Additionally, for the claim phrase "a fixation member, having a first segment that attaches onto a proximal segment of the implant insertion member and a second segment that attaches onto a first surface" (emphasis added), the court noted that the claim provided some meaning because it limited the "first surface" to something that both allows for accurate targeting of the claimed surgical site in an operating room and limits movement. The court similarly found that this term was not insolubly ambiguous but was indefinite as not "reasonably certain" because neither the claim including these limitations, nor the specification, informed a person of skill in the art as to which surfaces accessible in the operating room were allowed to be used to the exclusion of other surfaces.
Thus, the court granted the defendant's summary judgment motion of indefiniteness under 35 U.S.C. § 112 ¶2.
Lessons from the Court's Application of the Nautilus Indefiniteness Standard
In the Nautilus case, the U.S. Supreme Court did not apply its new indefiniteness standard, instead setting forth the new standard and leaving to lower courts the task of developing the contours of the case law based on various factual scenarios. Therefore, the court's ruling in Abdou is likely to serve as a valuable data point regarding both the substantive indefiniteness analysis and the procedural posture for indefiniteness challenges in litigation. Key lessons from the Abdou summary judgment ruling include:
- The Supreme Court in Nautilus noted that its new "reasonable certainty" test for definiteness is more rigorous from a patentee's perspective (i.e., more likely to result in a finding of indefiniteness) than the previous "insolubly ambiguous" test. Now, decisions from lower courts are starting to bear this out. The claims in Abdou would have survived under the old test but were invalidated under the new Nautilus test. The "objective boundaries" analysis will likely feature prominently in coming court decisions.
- Beyond the general "reasonable certainty" and "objective boundaries" language found in prior court decisions, the decision here offers specific guidance regarding the type of claim language courts are likely to look for in conducting indefiniteness analyses for certain factual scenarios. The court looked for quantitative parameters or a range of distance between relevant claim elements. The court's treatment of the "in proximity" language and "first surface" claim language further offers guidance that future courts are likely to inquire whether the proximity is defined in any specific way and look for a description of what or where the surface should be.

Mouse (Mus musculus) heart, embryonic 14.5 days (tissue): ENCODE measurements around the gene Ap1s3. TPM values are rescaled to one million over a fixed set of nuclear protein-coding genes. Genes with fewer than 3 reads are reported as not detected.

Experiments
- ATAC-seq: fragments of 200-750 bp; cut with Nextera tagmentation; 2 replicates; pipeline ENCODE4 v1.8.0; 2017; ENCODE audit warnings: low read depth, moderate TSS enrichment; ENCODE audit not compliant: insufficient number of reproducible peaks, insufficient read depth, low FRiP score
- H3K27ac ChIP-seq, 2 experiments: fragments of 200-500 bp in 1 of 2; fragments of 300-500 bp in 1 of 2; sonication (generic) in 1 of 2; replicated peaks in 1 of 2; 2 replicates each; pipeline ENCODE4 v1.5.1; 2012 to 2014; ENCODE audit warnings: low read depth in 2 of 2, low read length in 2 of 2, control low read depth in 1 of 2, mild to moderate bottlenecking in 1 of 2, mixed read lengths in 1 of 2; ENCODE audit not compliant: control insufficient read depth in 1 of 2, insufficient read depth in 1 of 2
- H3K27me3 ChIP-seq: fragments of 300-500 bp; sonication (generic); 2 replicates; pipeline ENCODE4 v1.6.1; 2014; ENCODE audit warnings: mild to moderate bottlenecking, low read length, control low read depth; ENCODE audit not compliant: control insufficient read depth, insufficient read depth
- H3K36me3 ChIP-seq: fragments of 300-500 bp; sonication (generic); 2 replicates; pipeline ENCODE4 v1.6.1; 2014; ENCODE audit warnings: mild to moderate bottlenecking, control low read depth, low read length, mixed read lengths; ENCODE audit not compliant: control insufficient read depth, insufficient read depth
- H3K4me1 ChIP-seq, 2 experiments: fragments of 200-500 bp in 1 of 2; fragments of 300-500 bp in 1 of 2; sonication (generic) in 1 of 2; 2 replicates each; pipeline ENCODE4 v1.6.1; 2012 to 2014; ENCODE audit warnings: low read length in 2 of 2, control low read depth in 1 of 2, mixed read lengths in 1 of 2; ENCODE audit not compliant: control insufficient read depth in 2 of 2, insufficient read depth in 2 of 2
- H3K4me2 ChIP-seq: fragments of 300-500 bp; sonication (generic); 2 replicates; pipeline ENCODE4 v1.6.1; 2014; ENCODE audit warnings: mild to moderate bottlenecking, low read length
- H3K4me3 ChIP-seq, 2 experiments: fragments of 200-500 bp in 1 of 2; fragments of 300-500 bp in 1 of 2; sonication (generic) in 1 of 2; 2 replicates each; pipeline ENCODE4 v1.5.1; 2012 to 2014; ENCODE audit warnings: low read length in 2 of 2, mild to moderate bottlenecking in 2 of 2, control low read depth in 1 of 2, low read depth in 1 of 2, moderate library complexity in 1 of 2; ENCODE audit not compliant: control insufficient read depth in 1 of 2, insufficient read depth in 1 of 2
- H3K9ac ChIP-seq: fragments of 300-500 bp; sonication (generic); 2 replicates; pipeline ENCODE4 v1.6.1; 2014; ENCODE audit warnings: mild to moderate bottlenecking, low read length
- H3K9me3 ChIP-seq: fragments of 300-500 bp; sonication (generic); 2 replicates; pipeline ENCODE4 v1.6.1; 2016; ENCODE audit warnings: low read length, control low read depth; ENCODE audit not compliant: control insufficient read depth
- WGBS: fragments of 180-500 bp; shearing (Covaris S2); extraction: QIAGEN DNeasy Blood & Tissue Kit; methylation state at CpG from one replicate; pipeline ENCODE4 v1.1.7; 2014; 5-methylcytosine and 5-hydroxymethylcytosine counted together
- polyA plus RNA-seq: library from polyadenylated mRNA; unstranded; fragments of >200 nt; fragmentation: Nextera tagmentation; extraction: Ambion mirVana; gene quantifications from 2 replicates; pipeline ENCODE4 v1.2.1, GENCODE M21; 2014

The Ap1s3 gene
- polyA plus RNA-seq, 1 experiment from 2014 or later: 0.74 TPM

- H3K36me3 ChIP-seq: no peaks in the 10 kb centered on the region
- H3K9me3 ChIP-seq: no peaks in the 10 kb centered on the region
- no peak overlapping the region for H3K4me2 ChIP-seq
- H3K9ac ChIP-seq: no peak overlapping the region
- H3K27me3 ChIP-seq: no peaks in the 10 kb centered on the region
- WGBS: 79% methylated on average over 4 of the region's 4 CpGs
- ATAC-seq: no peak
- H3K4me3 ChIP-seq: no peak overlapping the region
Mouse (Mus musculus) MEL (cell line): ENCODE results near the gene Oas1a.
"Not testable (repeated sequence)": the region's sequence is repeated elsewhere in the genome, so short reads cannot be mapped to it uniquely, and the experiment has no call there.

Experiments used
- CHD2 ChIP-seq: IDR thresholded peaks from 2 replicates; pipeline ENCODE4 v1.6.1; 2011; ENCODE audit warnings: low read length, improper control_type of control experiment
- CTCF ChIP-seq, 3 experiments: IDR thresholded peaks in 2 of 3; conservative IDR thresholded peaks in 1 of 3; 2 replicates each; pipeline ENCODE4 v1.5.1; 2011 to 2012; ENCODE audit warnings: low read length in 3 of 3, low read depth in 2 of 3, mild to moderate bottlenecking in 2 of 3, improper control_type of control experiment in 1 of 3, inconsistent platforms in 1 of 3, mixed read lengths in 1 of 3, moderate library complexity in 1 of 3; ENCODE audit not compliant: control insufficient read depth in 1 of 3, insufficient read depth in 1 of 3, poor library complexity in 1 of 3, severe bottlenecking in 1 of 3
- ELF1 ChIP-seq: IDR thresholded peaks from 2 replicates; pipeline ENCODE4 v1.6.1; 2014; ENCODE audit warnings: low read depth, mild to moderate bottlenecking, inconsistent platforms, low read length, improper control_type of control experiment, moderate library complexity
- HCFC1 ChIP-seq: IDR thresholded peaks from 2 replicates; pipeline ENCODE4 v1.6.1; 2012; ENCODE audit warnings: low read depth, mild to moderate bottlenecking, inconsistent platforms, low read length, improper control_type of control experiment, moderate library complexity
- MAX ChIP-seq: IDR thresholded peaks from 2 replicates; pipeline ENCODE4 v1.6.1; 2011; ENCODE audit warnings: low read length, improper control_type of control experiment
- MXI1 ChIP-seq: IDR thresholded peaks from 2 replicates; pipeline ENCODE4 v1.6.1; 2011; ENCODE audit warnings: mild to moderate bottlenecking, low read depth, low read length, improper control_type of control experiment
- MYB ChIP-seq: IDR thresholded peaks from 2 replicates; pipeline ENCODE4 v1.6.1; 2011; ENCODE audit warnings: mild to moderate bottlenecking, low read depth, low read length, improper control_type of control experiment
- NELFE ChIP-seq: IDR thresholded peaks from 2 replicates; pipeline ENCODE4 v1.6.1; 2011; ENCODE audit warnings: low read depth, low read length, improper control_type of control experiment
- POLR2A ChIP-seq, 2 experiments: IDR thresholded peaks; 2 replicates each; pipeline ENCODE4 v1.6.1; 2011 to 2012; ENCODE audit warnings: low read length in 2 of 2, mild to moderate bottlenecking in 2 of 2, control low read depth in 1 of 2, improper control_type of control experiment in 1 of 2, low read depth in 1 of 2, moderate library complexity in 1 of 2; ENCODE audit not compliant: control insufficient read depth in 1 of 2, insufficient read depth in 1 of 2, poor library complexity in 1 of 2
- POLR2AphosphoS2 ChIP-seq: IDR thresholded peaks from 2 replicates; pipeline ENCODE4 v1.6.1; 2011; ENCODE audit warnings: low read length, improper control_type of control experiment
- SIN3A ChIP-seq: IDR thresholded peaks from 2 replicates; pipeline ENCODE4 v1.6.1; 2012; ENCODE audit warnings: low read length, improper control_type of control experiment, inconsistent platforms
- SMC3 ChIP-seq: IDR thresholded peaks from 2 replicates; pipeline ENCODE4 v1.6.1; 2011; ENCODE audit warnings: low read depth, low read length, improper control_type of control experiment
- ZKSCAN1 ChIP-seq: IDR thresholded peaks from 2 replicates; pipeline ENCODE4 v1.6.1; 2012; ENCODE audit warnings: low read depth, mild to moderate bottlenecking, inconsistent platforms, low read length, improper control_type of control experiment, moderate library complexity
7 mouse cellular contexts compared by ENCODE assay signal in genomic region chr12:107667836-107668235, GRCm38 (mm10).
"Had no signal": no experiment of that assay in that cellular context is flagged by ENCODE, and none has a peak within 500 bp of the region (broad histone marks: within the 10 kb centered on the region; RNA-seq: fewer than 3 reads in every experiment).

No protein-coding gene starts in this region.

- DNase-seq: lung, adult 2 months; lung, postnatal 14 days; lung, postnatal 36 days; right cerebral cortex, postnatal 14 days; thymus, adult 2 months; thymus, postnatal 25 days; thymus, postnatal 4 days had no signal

- In Abdou, the court issued a claim construction ruling in which it construed the terms at issue instead of finding them indefinite as Alphatec had requested. Then, the court granted Alphatec's subsequent motion for summary judgment of indefiniteness, mirroring the procedural scenario in Nautilus. It may become more common for defendants to prevail on indefiniteness following claim construction.
- In construing the claim terms at issue prior to rendering its finding of indefiniteness, the court examined the claim language and specification to determine whether the patentee defined these terms in the intrinsic record. The court's two-part analysis seems to indicate that if there had been a definition in the specification regarding these terms, then the court may have found the terms definite. As there appears to be a fine line drawn by the Nautilus case between a court importing limitations from the specification into the claims (for claim construction) and referencing the specification for definitions of claim terms (for indefiniteness analysis), this type of analysis will likely continue to be hotly litigated. Patent prosecutors may also want to consider providing such objective boundaries in the specification when using similar language to the terms at issue here.
- As part of its analysis, the court considered whether the claim terms at issue add anything to the claims. Patent prosecutors and litigators may benefit from analyzing claims from this perspective.